Chant without using your voice, play instruments without using your hands. If you can do that, then everything will be naturally harmonious. That's part of the meaning of this koan.
We put on many false identities. In one position, we're one person, in another position, we're somebody else. So who are we really? How can we truly be who we are everywhere, throughout space and time? The challenge is to see through all the masks and personae. This koan calls on us to reveal a deeper understanding after we've penetrated all the superficial layers of understanding.
Yamada's Comment
Yunmen was Yuezhou's disciple and reportedly served as his attendant for nine years. Their relation here is that between master and disciple, with Yunmen the younger of the two.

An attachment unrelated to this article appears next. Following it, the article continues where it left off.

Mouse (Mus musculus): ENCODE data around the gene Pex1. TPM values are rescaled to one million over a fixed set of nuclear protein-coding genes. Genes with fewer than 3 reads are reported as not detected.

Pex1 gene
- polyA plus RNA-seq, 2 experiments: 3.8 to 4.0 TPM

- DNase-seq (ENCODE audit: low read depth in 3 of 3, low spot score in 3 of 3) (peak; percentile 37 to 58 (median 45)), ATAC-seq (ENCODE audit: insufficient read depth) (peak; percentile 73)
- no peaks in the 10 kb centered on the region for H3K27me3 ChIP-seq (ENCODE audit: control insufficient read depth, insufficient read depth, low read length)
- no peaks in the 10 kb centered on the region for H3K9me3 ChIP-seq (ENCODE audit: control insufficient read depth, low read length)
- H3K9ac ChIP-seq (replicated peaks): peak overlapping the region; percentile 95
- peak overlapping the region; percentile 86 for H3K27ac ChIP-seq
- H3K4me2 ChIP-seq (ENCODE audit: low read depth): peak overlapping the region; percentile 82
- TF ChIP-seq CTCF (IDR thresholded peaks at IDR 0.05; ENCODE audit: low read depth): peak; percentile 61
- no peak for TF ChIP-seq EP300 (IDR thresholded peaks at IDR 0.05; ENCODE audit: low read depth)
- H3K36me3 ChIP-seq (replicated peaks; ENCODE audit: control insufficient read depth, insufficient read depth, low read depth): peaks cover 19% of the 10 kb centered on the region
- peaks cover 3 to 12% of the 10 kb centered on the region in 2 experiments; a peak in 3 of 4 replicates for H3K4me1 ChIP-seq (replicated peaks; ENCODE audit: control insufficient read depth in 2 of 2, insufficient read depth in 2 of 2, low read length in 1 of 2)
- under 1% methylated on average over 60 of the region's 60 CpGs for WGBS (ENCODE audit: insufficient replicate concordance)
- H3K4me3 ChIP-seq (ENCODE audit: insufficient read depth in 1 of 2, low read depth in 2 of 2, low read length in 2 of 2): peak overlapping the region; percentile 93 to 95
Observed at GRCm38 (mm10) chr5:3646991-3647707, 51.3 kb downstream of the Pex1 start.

[2] An interesting beginning. It’s rather strange to ask for an answer without having posed a question. In the essential world there is no asking or answering. There is nothing to ask, and nothing to answer. Of course, both of them are aware of this from the very start. To pose a question when there is nothing to ask from the very beginning is like a scratch on a perfect surface, so Yunmen doesn’t say anything. Instead he says, “May I ask for your answer?” But if the other party were now to answer, that too would be a scratch.
[3] Yuezhou seems to be musing to himself and saying, “Have you ever been to meet me before?” It could have such a meaning. But that is just